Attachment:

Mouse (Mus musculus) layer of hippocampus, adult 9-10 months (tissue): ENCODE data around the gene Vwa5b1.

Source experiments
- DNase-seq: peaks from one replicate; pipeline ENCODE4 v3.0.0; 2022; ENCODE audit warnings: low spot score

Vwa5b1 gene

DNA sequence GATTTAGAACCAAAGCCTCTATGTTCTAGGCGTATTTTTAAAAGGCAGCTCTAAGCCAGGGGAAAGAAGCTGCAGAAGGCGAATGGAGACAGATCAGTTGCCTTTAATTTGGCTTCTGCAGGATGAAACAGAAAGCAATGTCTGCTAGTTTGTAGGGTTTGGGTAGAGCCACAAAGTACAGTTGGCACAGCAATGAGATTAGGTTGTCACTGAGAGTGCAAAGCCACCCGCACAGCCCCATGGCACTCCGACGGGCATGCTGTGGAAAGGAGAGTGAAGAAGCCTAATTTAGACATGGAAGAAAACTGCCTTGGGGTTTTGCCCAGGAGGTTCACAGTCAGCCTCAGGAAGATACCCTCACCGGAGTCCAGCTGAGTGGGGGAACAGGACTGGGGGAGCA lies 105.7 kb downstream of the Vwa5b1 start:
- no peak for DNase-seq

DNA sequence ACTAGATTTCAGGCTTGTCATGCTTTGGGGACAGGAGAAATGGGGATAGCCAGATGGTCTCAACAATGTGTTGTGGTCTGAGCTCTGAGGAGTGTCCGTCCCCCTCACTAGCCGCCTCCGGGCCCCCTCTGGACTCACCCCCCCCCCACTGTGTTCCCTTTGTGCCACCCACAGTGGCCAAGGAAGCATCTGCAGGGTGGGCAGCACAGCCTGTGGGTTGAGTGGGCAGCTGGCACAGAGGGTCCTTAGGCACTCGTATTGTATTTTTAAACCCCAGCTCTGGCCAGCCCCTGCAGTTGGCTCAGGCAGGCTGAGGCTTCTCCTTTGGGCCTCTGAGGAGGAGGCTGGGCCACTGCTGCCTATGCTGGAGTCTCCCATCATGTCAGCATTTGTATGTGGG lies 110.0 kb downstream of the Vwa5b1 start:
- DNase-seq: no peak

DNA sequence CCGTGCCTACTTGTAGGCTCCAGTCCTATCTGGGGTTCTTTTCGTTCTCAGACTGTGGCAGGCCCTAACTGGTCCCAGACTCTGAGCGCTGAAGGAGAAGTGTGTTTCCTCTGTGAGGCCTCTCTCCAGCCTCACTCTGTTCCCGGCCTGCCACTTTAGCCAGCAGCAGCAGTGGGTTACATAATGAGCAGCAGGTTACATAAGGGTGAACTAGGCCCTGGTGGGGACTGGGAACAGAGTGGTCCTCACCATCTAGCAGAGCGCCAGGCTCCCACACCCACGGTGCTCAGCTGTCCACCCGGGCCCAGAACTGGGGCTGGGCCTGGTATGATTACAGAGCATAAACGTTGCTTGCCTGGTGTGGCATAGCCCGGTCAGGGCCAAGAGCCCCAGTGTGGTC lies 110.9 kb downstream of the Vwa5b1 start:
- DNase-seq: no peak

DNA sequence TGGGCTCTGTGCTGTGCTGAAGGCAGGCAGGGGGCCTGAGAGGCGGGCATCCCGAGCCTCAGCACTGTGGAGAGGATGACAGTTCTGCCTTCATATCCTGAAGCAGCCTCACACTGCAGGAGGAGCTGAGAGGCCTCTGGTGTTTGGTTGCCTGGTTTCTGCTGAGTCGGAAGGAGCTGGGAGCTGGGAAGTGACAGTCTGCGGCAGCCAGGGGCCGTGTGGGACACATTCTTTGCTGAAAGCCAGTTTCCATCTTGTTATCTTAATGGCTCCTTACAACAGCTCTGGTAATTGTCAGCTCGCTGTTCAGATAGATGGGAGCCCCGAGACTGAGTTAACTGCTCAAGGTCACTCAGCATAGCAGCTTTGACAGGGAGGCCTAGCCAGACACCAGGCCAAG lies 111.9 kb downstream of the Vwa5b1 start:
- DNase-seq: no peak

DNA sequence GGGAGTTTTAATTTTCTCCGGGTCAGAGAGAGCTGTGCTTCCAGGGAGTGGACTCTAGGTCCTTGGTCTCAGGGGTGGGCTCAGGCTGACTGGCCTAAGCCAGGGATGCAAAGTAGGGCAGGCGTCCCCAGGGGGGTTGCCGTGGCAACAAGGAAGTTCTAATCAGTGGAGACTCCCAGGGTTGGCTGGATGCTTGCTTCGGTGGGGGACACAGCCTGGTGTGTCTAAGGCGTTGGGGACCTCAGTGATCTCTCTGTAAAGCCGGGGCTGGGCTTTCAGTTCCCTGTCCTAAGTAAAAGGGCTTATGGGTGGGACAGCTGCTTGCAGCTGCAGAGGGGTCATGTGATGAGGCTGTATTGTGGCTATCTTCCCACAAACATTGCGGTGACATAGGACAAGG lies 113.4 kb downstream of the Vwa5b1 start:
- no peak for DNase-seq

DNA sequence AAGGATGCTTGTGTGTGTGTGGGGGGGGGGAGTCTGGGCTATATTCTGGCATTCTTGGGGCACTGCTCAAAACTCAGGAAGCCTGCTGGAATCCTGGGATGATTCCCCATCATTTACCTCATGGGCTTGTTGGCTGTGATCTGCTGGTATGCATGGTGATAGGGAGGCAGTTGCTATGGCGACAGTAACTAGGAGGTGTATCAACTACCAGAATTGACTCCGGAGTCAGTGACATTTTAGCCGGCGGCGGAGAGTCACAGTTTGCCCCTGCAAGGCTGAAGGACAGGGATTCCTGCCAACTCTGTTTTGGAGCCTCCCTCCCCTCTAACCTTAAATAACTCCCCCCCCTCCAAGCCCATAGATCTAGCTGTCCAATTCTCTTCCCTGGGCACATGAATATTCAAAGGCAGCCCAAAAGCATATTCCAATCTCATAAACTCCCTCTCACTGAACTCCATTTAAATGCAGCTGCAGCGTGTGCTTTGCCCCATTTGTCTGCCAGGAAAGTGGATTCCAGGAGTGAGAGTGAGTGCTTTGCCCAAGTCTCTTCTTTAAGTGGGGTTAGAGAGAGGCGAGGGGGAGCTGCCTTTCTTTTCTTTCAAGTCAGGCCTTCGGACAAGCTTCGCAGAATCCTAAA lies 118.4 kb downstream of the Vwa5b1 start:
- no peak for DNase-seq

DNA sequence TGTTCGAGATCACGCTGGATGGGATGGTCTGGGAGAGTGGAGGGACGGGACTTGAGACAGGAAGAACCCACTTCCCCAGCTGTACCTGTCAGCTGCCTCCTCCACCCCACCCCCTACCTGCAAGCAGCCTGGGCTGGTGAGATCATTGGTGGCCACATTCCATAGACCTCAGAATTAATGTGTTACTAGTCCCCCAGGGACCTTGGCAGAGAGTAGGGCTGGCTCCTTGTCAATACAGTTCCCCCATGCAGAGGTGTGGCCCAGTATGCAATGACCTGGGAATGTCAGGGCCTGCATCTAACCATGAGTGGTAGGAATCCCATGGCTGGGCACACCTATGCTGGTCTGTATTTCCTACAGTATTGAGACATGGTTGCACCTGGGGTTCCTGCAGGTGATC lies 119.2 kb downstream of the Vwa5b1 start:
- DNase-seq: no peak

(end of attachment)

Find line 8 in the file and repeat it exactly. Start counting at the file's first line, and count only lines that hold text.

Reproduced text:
- DNase-seq: no peak